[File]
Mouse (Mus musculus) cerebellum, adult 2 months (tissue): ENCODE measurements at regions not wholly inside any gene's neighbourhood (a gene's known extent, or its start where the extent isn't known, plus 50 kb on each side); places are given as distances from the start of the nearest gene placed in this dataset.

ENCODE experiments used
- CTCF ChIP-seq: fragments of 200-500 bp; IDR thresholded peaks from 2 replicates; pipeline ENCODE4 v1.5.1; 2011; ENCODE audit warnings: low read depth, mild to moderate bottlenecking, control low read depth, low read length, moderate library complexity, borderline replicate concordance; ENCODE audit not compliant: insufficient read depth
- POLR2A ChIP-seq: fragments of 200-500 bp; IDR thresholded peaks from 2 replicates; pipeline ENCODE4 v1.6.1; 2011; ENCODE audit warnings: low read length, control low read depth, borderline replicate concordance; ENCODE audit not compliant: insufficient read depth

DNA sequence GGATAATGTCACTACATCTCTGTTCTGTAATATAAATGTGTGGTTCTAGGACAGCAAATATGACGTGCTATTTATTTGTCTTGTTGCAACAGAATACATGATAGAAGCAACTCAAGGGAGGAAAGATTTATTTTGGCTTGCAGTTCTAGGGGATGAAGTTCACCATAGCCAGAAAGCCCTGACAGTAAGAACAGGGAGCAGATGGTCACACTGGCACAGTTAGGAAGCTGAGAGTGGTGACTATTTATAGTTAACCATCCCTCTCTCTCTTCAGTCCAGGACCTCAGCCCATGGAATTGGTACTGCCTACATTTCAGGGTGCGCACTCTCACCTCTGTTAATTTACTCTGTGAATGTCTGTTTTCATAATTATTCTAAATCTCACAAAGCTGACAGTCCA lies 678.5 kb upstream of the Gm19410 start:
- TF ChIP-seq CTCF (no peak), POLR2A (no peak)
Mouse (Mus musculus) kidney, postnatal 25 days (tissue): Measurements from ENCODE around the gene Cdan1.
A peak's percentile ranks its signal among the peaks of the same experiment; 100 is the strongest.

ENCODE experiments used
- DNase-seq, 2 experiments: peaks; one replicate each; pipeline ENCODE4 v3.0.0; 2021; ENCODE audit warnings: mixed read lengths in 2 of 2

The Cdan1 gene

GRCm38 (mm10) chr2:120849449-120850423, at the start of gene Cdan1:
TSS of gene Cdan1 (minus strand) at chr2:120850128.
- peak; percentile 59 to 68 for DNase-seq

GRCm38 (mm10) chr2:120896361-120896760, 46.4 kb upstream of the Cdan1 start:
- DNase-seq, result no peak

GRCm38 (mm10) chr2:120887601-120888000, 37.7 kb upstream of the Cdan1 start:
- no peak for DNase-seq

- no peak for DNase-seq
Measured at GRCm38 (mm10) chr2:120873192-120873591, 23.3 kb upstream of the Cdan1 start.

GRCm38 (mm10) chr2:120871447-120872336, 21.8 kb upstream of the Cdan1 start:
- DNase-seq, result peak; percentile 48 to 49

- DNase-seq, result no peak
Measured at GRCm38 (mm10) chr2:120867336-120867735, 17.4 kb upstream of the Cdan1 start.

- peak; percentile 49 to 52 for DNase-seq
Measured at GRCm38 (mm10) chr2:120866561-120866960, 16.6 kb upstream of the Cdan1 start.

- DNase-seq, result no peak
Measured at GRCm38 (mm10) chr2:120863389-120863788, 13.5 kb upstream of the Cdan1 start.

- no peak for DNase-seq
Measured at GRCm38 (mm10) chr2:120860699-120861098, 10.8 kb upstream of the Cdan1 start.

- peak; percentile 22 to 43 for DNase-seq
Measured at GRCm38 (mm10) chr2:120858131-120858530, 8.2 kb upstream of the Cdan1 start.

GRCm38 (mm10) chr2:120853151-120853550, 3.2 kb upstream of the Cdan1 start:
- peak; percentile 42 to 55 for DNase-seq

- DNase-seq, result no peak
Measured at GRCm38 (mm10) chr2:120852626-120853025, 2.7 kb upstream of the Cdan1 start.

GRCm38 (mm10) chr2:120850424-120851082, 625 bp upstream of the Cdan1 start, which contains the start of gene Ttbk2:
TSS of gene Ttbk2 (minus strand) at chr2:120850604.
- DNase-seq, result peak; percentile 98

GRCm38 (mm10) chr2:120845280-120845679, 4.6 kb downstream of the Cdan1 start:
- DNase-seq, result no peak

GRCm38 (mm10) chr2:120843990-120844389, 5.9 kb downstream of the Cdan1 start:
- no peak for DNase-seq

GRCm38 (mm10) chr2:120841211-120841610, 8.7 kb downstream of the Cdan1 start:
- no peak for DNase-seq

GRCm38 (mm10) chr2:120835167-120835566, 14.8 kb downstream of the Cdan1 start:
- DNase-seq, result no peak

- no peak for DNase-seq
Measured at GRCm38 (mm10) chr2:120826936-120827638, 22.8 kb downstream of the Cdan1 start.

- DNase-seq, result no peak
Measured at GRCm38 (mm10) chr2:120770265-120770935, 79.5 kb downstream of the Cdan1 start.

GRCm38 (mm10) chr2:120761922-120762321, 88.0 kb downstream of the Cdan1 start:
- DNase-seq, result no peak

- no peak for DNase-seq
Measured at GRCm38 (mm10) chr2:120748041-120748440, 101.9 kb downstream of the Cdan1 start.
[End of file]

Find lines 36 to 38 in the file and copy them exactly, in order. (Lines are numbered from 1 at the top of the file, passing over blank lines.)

Measured at GRCm38 (mm10) chr2:120852626-120853025, 2.7 kb upstream of the Cdan1 start.

GRCm38 (mm10) chr2:120850424-120851082, 625 bp upstream of the Cdan1 start, which contains the start of gene Ttbk2:
TSS of gene Ttbk2 (minus strand) at chr2:120850604.